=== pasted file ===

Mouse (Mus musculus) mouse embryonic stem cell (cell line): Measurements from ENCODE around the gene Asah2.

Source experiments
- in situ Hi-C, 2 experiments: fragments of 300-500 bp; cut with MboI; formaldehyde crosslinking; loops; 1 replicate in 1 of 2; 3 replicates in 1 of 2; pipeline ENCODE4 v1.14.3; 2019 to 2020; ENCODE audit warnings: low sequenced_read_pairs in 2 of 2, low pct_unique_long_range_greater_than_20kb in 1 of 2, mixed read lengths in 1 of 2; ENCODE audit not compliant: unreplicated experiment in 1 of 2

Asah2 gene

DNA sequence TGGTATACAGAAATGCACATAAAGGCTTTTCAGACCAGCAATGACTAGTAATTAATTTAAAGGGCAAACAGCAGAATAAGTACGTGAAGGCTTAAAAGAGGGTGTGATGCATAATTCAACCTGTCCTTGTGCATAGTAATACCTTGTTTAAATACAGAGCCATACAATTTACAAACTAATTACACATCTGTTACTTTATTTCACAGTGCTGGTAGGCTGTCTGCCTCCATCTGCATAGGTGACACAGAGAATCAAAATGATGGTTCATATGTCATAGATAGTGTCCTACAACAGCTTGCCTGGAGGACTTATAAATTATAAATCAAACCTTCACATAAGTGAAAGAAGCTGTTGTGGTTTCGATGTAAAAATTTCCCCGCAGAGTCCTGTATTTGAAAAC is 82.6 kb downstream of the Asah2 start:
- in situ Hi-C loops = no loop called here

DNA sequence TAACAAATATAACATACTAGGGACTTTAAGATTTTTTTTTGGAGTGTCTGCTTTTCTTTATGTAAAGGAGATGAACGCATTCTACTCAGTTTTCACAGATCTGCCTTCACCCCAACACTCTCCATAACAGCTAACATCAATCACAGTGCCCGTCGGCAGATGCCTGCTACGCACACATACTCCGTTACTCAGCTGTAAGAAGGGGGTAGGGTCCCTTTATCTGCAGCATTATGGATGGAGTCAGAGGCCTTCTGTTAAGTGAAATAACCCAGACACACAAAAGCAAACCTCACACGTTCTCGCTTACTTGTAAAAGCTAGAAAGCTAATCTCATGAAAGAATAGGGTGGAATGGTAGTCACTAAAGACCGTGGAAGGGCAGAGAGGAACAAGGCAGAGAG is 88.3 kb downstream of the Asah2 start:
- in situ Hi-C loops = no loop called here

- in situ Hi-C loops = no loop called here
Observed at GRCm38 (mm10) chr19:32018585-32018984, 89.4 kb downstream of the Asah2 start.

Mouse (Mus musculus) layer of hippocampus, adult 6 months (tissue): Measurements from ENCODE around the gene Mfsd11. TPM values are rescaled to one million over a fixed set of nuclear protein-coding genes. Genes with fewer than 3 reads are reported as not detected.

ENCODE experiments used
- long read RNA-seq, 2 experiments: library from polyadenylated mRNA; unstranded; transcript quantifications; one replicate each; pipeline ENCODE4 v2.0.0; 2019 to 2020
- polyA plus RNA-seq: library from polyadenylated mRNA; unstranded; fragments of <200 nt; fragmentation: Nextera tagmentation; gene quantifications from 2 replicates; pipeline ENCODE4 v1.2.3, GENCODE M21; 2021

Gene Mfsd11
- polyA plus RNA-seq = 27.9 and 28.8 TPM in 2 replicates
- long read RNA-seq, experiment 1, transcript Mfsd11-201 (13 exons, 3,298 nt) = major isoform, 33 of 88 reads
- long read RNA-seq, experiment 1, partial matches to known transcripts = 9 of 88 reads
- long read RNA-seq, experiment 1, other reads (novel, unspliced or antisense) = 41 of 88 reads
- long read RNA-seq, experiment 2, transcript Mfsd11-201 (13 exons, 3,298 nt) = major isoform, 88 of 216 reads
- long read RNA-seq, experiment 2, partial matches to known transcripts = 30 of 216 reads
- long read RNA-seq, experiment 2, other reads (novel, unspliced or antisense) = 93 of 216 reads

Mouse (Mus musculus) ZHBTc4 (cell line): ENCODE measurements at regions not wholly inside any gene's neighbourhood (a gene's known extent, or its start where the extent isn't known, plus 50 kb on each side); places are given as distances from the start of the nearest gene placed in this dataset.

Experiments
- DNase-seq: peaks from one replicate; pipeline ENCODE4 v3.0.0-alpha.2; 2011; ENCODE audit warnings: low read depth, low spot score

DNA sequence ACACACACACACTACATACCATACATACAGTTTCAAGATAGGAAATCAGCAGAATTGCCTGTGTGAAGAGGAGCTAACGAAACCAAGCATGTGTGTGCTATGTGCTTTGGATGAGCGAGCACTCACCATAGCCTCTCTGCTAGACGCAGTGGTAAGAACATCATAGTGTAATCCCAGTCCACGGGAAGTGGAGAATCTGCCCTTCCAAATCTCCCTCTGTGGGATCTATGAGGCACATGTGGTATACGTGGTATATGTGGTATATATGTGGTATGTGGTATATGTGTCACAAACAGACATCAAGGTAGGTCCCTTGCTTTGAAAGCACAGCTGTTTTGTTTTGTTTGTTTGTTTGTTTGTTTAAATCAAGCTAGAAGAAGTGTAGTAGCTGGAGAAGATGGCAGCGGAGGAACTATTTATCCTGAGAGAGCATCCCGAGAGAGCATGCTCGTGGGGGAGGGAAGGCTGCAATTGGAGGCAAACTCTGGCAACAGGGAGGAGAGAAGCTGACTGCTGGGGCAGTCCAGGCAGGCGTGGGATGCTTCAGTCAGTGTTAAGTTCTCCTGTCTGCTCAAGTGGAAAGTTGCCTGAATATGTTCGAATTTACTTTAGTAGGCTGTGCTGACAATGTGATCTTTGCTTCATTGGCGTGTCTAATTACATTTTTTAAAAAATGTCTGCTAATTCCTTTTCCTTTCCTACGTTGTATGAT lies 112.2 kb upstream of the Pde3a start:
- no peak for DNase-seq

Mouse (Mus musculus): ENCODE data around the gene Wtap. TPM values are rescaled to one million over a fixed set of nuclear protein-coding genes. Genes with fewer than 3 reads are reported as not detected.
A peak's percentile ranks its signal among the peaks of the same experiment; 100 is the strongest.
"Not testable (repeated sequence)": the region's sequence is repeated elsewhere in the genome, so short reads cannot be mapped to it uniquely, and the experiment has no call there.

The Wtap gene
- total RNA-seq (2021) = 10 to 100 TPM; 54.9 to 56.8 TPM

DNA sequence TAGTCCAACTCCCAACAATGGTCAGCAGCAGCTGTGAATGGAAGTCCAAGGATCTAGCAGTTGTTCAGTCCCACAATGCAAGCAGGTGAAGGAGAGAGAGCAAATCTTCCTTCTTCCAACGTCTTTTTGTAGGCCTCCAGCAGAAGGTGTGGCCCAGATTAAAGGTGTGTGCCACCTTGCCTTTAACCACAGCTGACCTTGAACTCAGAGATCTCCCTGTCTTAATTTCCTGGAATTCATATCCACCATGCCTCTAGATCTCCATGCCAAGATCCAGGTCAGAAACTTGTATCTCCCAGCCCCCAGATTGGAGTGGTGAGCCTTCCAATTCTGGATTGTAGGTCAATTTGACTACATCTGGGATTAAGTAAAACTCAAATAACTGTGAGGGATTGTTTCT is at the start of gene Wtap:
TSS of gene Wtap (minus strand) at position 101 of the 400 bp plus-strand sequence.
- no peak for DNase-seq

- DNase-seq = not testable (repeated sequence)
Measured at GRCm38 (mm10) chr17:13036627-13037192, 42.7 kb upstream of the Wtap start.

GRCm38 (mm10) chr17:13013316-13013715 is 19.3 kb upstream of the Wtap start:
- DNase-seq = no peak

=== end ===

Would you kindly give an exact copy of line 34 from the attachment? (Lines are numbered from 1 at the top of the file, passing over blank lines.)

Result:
TSS of gene Wtap (minus strand) at position 101 of the 400 bp plus-strand sequence.